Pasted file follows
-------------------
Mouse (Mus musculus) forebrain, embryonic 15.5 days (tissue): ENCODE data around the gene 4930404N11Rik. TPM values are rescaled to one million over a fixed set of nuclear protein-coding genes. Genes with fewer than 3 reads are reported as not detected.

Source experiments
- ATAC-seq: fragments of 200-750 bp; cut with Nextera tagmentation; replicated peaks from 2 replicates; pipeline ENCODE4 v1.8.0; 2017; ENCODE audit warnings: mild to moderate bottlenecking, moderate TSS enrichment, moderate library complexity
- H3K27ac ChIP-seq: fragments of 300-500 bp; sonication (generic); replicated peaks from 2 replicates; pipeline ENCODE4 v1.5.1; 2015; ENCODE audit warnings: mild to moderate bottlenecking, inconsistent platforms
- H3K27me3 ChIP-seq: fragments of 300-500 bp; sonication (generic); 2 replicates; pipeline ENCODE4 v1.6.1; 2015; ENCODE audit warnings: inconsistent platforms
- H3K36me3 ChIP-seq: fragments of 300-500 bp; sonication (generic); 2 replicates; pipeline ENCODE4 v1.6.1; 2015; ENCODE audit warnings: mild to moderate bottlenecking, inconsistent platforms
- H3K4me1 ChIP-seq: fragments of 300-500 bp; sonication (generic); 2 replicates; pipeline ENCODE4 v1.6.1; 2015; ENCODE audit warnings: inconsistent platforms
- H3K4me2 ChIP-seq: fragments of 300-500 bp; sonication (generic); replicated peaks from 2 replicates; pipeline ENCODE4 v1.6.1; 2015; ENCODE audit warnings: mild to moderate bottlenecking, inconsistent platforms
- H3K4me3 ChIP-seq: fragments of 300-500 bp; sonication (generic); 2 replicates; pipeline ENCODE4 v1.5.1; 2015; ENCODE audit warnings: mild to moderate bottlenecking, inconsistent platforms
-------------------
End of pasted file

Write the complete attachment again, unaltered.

Mouse (Mus musculus) forebrain, embryonic 15.5 days (tissue): ENCODE data around the gene 4930404N11Rik. TPM values are rescaled to one million over a fixed set of nuclear protein-coding genes. Genes with fewer than 3 reads are reported as not detected.

Source experiments
- ATAC-seq: fragments of 200-750 bp; cut with Nextera tagmentation; replicated peaks from 2 replicates; pipeline ENCODE4 v1.8.0; 2017; ENCODE audit warnings: mild to moderate bottlenecking, moderate TSS enrichment, moderate library complexity
- H3K27ac ChIP-seq: fragments of 300-500 bp; sonication (generic); replicated peaks from 2 replicates; pipeline ENCODE4 v1.5.1; 2015; ENCODE audit warnings: mild to moderate bottlenecking, inconsistent platforms
- H3K27me3 ChIP-seq: fragments of 300-500 bp; sonication (generic); 2 replicates; pipeline ENCODE4 v1.6.1; 2015; ENCODE audit warnings: inconsistent platforms
- H3K36me3 ChIP-seq: fragments of 300-500 bp; sonication (generic); 2 replicates; pipeline ENCODE4 v1.6.1; 2015; ENCODE audit warnings: mild to moderate bottlenecking, inconsistent platforms
- H3K4me1 ChIP-seq: fragments of 300-500 bp; sonication (generic); 2 replicates; pipeline ENCODE4 v1.6.1; 2015; ENCODE audit warnings: inconsistent platforms
- H3K4me2 ChIP-seq: fragments of 300-500 bp; sonication (generic); replicated peaks from 2 replicates; pipeline ENCODE4 v1.6.1; 2015; ENCODE audit warnings: mild to moderate bottlenecking, inconsistent platforms
- H3K4me3 ChIP-seq: fragments of 300-500 bp; sonication (generic); 2 replicates; pipeline ENCODE4 v1.5.1; 2015; ENCODE audit warnings: mild to moderate bottlenecking, inconsistent platforms